Agent Orange cleanup begins in Vietnam


BA VI, VIETNAM: Handicapped orphans are fed by the medical staff at the Ba Vi orphanage. These young children represent the 3rd generation of Agent Orange victims more than 30 years after the war in Vietnam, where a battle is still being fought to help people suffering from the effects of the deadly chemical.


Paula Bronstein

For the first time, the US is working with Vietnam to help clean up Agent Orange in the country, the Los Angeles Times reported.

Agent Orange, a defoliant used by the US military during the war in Vietnam, has been linked to birth defects and cancer. The cleanup is expected to take about four years, according to the Times.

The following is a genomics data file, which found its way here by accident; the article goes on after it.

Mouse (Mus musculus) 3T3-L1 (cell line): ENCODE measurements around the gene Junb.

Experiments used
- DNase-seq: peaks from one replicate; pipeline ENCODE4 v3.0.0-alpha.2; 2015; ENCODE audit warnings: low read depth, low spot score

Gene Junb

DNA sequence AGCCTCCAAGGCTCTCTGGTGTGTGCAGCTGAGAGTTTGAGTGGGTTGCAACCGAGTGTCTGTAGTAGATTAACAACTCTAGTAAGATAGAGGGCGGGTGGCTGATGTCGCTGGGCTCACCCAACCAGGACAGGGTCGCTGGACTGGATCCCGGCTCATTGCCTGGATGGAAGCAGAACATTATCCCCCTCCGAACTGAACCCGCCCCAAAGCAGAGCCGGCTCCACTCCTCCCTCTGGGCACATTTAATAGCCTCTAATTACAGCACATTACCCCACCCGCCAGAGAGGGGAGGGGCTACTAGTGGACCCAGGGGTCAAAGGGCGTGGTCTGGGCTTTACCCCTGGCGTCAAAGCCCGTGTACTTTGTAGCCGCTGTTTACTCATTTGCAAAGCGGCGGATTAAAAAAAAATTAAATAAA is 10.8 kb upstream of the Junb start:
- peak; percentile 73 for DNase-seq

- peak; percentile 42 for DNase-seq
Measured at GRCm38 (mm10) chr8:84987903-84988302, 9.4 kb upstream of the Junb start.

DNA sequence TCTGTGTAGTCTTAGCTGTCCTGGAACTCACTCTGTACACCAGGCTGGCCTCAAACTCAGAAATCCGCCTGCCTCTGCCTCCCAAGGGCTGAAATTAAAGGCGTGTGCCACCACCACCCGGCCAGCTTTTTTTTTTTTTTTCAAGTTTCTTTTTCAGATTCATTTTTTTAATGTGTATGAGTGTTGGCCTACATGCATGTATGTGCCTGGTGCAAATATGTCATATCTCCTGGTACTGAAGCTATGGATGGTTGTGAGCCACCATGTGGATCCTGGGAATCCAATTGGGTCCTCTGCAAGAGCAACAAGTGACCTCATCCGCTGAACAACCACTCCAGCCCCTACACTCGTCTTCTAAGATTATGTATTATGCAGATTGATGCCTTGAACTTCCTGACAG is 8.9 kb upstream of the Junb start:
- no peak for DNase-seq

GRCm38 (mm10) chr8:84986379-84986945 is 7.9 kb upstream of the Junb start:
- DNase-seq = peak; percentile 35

The historic $43 million joint project with Vietnam comes as the US forges closer ties with the nation amid a growing dispute with China over the South China Sea, the Associated Press reported.

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The AP wrote the United States still disputes that between 3 million to 4 million Vietnamese were affected by toxic chemicals sprayed by US planes during the Vietnam War. The US says the number was lower and that other issues are to blame for health effects suffered since.

But many Vietnamese see a double standard, because the US government has given billions of dollars to Vietnam veterans who developed illnesses associated with the dioxin.